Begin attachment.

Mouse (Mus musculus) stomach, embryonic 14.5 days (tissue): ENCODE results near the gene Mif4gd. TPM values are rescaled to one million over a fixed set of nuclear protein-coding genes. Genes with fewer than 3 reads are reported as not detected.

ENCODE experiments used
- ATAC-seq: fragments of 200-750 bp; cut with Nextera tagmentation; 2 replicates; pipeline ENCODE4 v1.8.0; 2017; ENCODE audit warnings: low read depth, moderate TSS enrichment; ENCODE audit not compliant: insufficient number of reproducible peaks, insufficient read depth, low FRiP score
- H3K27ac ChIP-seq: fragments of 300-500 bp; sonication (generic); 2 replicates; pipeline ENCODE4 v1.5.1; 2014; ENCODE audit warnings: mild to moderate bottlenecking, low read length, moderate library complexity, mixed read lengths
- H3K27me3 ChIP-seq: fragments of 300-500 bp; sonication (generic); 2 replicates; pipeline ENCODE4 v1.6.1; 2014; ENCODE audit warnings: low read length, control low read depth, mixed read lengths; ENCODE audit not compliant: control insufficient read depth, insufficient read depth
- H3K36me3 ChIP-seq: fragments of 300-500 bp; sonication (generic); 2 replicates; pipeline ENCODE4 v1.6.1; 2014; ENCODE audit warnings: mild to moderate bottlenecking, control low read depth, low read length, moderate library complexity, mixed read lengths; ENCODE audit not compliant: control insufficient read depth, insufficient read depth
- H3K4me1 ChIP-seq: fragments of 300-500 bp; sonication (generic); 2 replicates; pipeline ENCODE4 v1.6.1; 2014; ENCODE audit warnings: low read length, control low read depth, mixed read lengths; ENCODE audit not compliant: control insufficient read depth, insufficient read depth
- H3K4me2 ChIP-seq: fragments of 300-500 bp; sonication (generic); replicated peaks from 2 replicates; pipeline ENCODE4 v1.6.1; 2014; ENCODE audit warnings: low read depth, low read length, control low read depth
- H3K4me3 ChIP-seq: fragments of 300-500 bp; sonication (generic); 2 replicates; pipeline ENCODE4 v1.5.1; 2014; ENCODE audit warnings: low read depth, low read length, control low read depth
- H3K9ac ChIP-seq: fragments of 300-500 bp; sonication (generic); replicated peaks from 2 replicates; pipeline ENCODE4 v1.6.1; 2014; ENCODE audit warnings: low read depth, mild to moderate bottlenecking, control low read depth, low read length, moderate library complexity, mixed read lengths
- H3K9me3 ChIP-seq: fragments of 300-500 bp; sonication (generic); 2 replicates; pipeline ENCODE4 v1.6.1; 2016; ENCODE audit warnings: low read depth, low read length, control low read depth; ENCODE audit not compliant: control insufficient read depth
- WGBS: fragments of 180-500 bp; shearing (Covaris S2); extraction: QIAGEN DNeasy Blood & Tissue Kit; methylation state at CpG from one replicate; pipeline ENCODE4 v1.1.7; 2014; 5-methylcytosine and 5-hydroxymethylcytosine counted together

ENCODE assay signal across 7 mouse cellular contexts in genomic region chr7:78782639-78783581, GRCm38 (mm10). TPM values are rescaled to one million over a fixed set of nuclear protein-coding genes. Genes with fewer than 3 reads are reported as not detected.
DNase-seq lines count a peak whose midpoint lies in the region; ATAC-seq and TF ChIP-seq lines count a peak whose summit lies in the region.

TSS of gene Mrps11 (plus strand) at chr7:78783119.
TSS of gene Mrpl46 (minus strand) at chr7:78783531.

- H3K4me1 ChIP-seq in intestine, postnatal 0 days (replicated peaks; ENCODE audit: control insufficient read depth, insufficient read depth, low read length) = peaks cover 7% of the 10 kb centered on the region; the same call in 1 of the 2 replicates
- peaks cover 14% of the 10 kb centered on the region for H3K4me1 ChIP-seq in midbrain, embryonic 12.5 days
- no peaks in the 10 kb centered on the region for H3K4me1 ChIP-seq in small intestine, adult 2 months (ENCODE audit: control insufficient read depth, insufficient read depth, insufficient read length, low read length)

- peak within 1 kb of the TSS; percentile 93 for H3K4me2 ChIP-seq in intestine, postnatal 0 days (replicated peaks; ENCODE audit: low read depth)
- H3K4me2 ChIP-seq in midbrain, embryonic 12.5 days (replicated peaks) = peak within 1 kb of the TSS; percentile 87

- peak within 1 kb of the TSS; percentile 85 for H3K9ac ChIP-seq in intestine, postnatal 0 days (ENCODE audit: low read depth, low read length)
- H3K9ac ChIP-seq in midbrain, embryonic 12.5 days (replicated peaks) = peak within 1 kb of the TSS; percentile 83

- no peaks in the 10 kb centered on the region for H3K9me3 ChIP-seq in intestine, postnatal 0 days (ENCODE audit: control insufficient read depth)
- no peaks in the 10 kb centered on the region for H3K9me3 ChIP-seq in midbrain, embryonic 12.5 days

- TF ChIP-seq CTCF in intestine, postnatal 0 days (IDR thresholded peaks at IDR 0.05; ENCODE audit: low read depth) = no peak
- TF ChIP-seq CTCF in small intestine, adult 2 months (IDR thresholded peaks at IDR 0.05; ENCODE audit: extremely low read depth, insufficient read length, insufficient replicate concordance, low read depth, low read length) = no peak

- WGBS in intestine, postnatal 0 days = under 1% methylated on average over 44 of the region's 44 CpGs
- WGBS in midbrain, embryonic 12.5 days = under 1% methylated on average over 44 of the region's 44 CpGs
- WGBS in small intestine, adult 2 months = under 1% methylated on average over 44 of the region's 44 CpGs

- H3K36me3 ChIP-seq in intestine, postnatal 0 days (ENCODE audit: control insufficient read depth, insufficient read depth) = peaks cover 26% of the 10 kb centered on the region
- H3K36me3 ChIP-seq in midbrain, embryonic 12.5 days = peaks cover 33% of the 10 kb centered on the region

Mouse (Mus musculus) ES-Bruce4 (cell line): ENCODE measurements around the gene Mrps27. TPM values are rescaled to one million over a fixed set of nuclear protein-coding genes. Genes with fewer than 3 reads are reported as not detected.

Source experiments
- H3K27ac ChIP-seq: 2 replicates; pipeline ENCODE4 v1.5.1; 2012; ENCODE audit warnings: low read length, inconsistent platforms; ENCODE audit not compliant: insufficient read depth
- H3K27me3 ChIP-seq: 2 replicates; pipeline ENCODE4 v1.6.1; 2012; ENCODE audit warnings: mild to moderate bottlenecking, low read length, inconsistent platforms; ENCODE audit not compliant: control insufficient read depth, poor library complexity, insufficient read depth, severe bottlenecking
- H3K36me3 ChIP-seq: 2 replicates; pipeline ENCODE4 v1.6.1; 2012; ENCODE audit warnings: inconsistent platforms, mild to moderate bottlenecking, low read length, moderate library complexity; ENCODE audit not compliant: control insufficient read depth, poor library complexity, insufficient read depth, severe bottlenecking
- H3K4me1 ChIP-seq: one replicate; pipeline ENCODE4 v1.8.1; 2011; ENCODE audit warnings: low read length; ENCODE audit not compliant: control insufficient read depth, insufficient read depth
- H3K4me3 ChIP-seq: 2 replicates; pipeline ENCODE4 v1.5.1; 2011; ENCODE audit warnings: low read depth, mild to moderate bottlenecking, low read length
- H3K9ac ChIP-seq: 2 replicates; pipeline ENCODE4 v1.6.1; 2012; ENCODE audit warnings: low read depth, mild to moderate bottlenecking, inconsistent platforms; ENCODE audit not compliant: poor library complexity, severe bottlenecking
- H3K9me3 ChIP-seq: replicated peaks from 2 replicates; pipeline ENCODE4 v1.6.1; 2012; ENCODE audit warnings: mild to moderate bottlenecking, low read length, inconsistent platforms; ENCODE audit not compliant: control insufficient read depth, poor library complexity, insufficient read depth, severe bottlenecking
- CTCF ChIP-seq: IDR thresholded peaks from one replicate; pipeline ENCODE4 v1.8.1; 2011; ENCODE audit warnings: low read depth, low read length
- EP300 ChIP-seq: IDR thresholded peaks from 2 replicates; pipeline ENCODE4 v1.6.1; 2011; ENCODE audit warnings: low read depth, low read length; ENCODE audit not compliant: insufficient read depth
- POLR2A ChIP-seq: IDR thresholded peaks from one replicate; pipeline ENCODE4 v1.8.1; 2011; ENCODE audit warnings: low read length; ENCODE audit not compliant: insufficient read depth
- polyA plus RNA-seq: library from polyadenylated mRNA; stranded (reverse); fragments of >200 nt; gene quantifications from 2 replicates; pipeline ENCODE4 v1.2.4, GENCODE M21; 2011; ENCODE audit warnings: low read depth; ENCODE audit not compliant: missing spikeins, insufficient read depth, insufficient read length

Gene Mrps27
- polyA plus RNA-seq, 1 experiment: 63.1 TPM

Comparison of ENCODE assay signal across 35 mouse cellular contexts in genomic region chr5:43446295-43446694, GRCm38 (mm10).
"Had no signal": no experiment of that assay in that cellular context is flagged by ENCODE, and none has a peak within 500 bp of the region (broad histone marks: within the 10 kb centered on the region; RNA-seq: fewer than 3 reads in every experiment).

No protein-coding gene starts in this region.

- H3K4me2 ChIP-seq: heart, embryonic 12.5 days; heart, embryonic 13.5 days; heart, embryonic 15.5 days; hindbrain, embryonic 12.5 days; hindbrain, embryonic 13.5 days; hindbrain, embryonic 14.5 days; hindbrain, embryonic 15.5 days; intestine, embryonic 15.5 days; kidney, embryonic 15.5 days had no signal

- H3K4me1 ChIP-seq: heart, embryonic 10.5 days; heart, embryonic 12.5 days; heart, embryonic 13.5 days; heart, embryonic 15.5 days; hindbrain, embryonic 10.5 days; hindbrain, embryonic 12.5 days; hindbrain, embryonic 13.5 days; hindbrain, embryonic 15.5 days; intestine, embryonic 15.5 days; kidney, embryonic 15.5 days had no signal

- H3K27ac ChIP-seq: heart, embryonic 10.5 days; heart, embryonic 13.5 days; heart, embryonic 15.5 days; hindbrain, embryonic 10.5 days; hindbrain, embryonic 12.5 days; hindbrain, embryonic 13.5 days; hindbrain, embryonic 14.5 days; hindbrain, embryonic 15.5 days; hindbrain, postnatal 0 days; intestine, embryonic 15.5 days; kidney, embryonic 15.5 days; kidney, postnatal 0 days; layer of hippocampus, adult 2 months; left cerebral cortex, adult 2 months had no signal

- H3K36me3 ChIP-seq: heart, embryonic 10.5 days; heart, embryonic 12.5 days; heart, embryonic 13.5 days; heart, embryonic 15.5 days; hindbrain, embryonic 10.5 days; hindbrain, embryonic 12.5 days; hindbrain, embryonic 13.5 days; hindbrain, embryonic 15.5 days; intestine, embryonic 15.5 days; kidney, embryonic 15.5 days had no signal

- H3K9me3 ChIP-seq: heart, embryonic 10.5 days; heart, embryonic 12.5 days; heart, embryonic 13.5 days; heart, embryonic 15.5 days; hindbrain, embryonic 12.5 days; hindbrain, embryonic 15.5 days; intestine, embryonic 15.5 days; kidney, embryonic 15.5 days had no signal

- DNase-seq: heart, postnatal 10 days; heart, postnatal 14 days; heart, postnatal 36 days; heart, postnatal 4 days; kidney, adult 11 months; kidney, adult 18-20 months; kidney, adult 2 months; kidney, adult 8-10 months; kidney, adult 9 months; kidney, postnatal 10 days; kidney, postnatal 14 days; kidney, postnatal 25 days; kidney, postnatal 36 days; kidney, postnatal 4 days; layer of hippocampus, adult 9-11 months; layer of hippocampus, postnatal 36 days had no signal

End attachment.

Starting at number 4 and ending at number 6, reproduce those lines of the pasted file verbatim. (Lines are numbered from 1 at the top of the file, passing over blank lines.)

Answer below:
- H3K27ac ChIP-seq: fragments of 300-500 bp; sonication (generic); 2 replicates; pipeline ENCODE4 v1.5.1; 2014; ENCODE audit warnings: mild to moderate bottlenecking, low read length, moderate library complexity, mixed read lengths
- H3K27me3 ChIP-seq: fragments of 300-500 bp; sonication (generic); 2 replicates; pipeline ENCODE4 v1.6.1; 2014; ENCODE audit warnings: low read length, control low read depth, mixed read lengths; ENCODE audit not compliant: control insufficient read depth, insufficient read depth
- H3K36me3 ChIP-seq: fragments of 300-500 bp; sonication (generic); 2 replicates; pipeline ENCODE4 v1.6.1; 2014; ENCODE audit warnings: mild to moderate bottlenecking, control low read depth, low read length, moderate library complexity, mixed read lengths; ENCODE audit not compliant: control insufficient read depth, insufficient read depth